What makes us vulnerable?
Vulnerability is to be exposed to the possibility of being attacked or harmed, either physically or emotionally. (http://oxforddictionaries.com)
This is a recent healthcare related essay of mine that I would like to share.
What makes one person more vulnerable than another? There is a multitude of answers to this question. The first thing that comes to mind is old age closely followed by illness and then young children. But in actual fact, anyone could be “exposed to the possibility of being attacked or harmed” at any time during their life. This could be temporarily or lifelong. Accidents happen all the time. Think about this: one minute you are perfectly fine and in control of your life – the next minute you are confined to bed for the rest of your life unable to move. This is a harsh wake up and you wouldn’t want anyone to abuse that situation of yours by neglect or any other type of abuse.
Children are generally classed as vulnerable because they haven’t come to understand all processes of life yet and are very susceptible to outside influences and are therefore easily taken advantage of if someone would be inclined to do so. Those with mental health problems and certain disabilities as well as those with dementia and the like can be just as easily influenced by others and therefore also require a different kind of attention. Physical disabilities as well as old age can pose problems to the individual where they are unable to move properly to care for themselves. And as mentioned before, any illness will need more or less support by other professions which makes them vulnerable to a certain extend because they trust a higher authority and thus concede to their ideas and believes.
Vulnerability also extends to the inability to communicate properly. This, of course, could be due to a disability such as sight or hearing impairment but could also be culturally imposed by the mere inability to speak a language. Some people naturally assume that you are simpleminded or short-witted if you are unable to communicate equally and you are likely to receive some form of abuse in the lines of belittling or bullying and if the other person has racist intentions at heart they might even go a step further. I have been living in England for quite a few years now and my English was already quite good when I arrived. Still, if someone only knows that I am not English and meets me for the first time, the change of tone, the slower, simpler wordings I encounter are evident. But I have to admit how much I love to baffle them when I answer in perfect English as if I never spoke any other language 🙂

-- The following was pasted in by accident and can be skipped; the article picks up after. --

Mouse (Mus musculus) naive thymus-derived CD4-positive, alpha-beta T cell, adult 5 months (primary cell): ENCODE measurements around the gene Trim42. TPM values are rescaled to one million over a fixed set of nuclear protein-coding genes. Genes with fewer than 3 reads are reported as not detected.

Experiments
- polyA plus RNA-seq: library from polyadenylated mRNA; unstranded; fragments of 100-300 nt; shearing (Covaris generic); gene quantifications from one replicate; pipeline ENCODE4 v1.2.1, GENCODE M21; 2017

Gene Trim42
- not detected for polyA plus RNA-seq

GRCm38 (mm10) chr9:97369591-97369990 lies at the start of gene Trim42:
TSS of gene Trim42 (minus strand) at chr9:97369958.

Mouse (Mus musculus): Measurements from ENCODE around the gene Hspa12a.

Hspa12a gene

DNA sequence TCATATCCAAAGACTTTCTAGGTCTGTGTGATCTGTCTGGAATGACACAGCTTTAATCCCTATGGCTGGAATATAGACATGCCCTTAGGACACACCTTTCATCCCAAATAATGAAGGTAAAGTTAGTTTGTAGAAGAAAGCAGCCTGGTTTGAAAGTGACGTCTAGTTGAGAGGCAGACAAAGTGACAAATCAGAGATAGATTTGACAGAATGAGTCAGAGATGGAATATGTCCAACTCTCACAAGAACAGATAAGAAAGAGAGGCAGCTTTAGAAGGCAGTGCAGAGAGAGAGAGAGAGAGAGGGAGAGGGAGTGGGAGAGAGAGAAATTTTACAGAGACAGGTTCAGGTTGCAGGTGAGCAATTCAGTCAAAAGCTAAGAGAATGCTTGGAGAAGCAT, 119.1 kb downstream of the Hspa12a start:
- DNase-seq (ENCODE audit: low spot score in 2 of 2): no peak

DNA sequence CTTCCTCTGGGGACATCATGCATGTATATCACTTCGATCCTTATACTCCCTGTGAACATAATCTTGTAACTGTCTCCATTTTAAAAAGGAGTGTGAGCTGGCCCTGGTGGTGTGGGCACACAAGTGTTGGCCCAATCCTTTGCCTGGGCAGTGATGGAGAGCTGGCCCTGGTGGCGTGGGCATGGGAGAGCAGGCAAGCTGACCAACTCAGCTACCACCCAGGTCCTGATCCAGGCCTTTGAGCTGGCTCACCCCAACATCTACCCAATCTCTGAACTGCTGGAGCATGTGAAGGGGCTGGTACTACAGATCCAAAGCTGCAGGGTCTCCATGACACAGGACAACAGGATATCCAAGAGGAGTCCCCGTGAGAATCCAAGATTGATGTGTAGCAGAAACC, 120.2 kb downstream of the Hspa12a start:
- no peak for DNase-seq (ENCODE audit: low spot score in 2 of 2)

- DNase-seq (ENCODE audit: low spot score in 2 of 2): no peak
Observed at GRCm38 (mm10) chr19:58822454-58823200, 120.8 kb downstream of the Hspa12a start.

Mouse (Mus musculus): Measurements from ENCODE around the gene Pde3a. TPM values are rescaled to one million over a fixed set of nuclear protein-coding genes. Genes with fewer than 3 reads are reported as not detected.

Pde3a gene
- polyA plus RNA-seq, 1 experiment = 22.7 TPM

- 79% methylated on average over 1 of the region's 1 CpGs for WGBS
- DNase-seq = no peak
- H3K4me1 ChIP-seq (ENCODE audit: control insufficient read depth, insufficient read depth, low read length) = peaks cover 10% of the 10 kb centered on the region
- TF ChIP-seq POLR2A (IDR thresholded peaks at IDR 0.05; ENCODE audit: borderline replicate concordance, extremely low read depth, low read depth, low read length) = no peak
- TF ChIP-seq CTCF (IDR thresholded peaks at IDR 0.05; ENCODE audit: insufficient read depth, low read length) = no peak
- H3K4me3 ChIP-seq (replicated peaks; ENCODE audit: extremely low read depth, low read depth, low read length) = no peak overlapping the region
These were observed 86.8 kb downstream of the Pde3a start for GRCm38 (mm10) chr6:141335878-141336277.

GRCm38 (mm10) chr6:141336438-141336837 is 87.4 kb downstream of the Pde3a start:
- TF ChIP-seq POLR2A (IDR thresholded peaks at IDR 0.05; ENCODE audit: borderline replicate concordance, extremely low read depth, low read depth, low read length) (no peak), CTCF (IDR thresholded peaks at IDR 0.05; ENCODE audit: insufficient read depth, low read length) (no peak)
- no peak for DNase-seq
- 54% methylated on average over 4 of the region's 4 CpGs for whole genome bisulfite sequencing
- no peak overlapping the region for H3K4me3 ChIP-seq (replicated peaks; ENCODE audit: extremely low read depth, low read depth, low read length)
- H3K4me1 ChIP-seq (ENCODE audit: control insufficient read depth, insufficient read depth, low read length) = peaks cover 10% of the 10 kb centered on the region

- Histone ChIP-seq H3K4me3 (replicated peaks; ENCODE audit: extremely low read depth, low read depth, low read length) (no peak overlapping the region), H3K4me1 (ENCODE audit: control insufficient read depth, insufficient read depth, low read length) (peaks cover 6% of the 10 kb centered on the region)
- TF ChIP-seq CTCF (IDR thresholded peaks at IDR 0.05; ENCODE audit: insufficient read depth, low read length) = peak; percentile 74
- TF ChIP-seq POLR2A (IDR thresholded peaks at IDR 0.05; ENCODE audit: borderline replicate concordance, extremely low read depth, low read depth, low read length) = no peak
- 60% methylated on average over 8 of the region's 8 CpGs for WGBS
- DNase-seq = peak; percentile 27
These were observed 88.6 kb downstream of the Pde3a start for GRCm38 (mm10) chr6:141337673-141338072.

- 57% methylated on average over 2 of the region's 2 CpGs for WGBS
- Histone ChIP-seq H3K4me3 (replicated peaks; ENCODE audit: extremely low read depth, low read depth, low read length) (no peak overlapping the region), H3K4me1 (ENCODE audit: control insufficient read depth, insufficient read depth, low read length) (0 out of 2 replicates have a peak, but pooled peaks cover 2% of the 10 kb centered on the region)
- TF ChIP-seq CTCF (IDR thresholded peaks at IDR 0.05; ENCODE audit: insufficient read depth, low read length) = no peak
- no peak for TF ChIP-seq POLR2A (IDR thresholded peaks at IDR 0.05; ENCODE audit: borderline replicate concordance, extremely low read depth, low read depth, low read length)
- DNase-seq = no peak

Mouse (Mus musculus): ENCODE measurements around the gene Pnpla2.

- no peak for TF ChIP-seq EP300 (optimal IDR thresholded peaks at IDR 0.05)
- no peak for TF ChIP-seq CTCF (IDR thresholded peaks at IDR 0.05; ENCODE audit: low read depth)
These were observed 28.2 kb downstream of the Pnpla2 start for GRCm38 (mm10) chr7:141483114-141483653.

The question whether one gender is more vulnerable than the other is indefinite. Especially in a time and age where women strive for equality this question might possibly raise eyebrows but is still not less important. Generally, however, it would suggest that men have more muscle mass which makes them naturally stronger than women and therefore pose more of a threat leaving women in a more vulnerable position. But, incidences of women posing a threat to men are evident, but these are either over frailer and weaker men or together with threatening and intimidating behaviour play more on the men’s self-confidence and thus get away with the lack of natural muscle fibres. The answer is tricky and often it is the word of one man against one woman. Having encountered emotional abuse myself I know how much it plays with your mind and the way you perceive the world and yourself from thereon.
We are at any time in our life vulnerable in one way or another and we should bear this in mind because we all will at some stage be classed as vulnerable and require someone else to watch over us and care for us. If we are aware of this we will be much more inclined to help and deliver appropriate care to others around us who are in a vulnerable state. Together with a good portion of compassion we are on the right track.